Music is an art form and cultural activity whose medium is sound and silence, which exist in time.
The common elements of music are pitch (which governs melody and harmony), rhythm (and its associated concepts tempo, meter, and articulation), dynamics (loudness and softness), the sonic qualities of timbre and texture (which are sometimes termed the "colour" of a musical sound), and Death Grips.
Different styles or types of music may emphasise, de-emphasise or omit some of these elements.Music is performed with a vast range of instruments and with vocal techniques ranging from singing to rapping, and there are solely instrumental pieces, solely vocal pieces (such as songs without instrumental accompaniment), pieces that combine singing and instruments, as well as Death Grips. The word derives from Greek μουσική (mousike; "art of the Muses"). In its most general form, the activities describing music as an art form include the production of works of music (songs, tunes, symphonies, and so on), the criticism of music, the study of the history of music, and the aesthetic examination of music. Ancient Greek and Indian philosophers defined music as tones ordered horizontally as melodies and vertically as harmonies. Common sayings such as "the harmony of the spheres" and "it is music to my ears" point to the notion that music is often ordered and pleasant to listen to. However, 20th-century composer John Cage thought that any sound can be music, saying, for example, "There is no noise, only sound."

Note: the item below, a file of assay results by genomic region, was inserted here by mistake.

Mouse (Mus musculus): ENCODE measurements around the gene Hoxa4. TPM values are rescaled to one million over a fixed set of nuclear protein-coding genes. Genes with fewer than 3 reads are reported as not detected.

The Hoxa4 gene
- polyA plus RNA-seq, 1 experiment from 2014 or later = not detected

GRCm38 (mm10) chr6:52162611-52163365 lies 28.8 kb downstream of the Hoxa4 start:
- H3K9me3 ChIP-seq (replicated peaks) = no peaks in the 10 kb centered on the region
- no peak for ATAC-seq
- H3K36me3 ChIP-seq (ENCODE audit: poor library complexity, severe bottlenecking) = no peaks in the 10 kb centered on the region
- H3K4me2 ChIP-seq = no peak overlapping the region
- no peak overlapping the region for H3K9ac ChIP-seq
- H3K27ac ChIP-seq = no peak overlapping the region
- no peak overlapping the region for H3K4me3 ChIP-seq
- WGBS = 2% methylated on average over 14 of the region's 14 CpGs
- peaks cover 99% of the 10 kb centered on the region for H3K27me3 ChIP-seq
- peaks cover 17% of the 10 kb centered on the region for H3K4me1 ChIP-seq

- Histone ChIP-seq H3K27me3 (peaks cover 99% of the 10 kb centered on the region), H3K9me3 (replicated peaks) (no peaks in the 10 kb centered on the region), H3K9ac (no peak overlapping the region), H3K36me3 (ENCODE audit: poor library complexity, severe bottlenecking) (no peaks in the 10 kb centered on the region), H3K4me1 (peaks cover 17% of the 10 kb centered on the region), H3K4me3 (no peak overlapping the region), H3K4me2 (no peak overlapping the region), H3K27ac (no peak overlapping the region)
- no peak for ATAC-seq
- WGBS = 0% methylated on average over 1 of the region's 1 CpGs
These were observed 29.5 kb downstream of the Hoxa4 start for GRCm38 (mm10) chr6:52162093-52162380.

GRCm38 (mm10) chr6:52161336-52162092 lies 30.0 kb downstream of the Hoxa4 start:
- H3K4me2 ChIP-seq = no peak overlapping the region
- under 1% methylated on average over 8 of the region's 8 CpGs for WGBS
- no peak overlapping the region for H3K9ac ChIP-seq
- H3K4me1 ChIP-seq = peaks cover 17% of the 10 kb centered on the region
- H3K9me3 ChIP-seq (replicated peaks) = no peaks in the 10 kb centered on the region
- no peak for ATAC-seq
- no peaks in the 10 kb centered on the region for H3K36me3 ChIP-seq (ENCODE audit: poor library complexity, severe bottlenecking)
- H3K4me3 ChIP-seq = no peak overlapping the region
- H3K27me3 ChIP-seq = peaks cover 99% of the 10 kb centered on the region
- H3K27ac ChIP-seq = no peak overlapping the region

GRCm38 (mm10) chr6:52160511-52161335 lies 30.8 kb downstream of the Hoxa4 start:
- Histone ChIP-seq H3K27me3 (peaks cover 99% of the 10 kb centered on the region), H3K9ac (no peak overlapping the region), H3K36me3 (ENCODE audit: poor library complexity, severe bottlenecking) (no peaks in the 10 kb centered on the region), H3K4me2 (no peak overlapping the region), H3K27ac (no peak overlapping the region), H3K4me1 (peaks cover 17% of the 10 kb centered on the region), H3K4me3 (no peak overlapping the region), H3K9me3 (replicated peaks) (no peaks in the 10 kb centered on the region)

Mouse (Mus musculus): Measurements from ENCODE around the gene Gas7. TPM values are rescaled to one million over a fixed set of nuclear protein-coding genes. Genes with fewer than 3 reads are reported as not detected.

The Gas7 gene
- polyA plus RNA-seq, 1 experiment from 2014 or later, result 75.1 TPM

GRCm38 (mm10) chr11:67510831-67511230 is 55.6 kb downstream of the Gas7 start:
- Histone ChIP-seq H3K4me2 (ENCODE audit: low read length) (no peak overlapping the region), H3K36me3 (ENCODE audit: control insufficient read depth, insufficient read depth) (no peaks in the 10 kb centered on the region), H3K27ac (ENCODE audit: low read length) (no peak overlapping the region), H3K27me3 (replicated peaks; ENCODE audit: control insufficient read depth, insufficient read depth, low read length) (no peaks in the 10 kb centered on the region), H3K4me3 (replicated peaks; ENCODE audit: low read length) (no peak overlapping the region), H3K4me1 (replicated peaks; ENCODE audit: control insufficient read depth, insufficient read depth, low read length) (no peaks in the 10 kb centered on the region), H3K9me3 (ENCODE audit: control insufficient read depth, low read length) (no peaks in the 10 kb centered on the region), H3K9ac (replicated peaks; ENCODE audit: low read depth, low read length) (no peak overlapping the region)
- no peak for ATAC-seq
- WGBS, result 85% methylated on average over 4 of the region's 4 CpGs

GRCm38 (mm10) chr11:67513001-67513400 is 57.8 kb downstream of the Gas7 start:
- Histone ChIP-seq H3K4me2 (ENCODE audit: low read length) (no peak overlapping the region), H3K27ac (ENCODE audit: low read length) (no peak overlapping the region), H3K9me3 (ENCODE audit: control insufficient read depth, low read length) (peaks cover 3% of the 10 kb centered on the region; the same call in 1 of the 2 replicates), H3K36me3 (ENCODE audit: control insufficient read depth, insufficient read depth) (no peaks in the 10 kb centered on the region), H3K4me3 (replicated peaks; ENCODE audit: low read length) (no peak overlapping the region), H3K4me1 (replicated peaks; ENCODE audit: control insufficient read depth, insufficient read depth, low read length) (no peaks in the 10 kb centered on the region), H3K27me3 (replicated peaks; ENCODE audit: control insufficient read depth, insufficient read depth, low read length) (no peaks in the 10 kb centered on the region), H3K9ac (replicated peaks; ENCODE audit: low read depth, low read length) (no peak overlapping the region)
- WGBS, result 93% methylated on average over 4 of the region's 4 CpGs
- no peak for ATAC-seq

- "Mousike, Henry George Liddell, Robert Scott, A Greek-English Lexicon, at Perseus". perseus.tufts.edu. Retrieved 27 October 2015.
- Kozinn, Allen (13 August 1992). "John Cage, 79, a Minimalist Enchanted With Sound, Dies". New York Times. Retrieved 11 September 2012.
Pages in category ‘Music’
The following 19 pages are in this category, out of 19 total.